Michigan State first muscled its way through the Big Ten Conference. Then the Spartans pushed aside some of the nation's biggest names to get the program's first No. 1 seed in the NCAA women's basketball tournament.
Southeastern Conference powers LSU and Tennessee also received No. 1 seeds, as did ACC champion North Carolina on Sunday. Despite jumping to No. 1 in the Associated Press poll in the last week of the season, Stanford only was a No. 2 seed in the Kansas City Regional opposite Michigan State.
Never before seeded higher than fourth, Michigan State was placed at the top of the bracket in Kansas City and will take a 12-game winning streak into a first-round game against Alcorn State on Saturday at Minneapolis.
The Spartans (28-3) can't wait.
"We're just kind of ready to play a game, to be honest," said Michigan State coach Joanne P. McCallie, wearing a wide grin with her jubilant team behind her. "We've had a week off, and these girls are getting grumpy."
Stanford coach Tara VanDerveer looked defiant when she saw the bracket. The Cardinal, who climbed to the top of the poll just last week, are the first No. 1-ranked team not to earn a top tournament seed since Texas in 1984.
"The numbers are irrelevant," VanDerveer said. "I believe in our team. I love coaching this team, and I want to play six more games. There's no sense overanalyzing this thing."
LSU (29-2) received the top seed overall and was placed in the Chattanooga Regional. The other No. 1s in order were Tennessee (Philadelphia), Michigan State and North Carolina (Tempe).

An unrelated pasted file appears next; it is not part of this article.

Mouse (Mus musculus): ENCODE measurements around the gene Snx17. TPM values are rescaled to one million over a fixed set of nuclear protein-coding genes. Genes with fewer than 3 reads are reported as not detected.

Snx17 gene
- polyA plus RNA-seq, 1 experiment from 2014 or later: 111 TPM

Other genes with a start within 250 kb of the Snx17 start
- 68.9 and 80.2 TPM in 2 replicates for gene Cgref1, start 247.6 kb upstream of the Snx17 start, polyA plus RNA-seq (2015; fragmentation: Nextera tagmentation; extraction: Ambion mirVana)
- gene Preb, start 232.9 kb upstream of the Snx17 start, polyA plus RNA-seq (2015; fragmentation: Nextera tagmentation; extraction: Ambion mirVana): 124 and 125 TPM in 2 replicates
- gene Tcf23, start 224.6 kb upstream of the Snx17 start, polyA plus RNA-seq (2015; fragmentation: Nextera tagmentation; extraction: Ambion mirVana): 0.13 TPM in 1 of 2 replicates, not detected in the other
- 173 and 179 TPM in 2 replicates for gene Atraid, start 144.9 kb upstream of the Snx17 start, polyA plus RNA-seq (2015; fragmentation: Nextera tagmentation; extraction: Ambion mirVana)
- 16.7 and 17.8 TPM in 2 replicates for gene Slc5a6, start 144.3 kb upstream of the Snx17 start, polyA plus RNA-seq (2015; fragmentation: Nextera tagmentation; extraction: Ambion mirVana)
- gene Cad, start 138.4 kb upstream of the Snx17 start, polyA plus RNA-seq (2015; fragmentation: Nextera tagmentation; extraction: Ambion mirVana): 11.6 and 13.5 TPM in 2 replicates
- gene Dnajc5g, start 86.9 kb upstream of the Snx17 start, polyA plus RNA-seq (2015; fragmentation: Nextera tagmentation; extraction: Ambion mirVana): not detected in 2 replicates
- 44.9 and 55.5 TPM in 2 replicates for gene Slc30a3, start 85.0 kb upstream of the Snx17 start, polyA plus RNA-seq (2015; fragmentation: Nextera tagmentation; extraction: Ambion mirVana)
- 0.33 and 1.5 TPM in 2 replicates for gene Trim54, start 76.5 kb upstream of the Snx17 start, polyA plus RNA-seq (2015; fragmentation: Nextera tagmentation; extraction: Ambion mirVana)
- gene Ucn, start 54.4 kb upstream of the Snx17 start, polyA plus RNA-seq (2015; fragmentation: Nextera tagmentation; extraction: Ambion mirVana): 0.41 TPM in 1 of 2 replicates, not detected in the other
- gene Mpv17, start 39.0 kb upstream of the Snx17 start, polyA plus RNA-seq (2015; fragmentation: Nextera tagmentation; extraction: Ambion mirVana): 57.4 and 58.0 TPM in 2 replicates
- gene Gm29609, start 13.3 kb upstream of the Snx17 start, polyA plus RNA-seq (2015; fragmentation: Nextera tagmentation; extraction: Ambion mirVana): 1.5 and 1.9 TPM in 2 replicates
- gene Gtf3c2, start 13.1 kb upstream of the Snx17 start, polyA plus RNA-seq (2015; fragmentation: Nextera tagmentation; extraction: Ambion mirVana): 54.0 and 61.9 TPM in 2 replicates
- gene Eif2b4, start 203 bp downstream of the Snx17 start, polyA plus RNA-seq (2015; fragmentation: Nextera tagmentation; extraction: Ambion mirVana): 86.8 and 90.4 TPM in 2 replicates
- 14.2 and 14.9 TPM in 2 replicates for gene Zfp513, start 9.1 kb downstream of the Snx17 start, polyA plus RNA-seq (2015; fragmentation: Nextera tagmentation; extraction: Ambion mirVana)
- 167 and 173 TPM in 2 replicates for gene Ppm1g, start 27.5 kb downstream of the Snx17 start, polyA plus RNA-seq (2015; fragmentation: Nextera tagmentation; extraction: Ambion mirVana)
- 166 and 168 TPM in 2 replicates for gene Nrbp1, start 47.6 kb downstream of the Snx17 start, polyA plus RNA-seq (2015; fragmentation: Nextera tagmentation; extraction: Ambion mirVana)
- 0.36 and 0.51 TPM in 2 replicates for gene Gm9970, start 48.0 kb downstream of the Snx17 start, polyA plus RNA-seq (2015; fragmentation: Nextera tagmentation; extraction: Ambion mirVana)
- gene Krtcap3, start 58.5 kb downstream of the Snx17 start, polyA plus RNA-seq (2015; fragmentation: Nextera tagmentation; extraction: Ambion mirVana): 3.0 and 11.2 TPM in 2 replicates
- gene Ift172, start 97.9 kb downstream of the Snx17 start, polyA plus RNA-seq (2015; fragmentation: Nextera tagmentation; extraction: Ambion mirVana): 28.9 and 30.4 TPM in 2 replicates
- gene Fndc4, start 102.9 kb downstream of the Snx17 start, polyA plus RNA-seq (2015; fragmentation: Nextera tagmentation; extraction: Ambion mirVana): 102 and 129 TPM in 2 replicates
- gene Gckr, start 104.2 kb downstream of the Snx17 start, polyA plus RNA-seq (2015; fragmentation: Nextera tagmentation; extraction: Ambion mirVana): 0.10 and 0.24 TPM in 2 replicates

The women's tournament scrapped the East, Mideast, Midwest and West designations for regionals this year and replaced them with the name of the city playing host to the regional semifinals and finals.
Baylor was the top No. 2 seed and was put in the Tempe Regional opposite North Carolina. Stanford was ranked as just the sixth team overall despite winning the Pac-10 regular-season and tournament championships. The Cardinal (29-2) have won 20 straight since a 62-58 loss Dec. 29 at Oregon. Their only other loss was by three points at Tennessee.
Picking those final two No. 1 seeds from among North Carolina, Michigan State, Stanford and Baylor wasn't easy, said Lynn Parkes, who chairs the selection committee.
"There was just not much that really separated them, other than the fact that Stanford and Baylor both had losses out of the Top 50," said Parkes, associate athletic director at Memphis.
"We just felt like Michigan State and North Carolina, given the fact both won conference tournaments and the regular season and the success they had in the Top 25, that they were worth those (last) two seeds."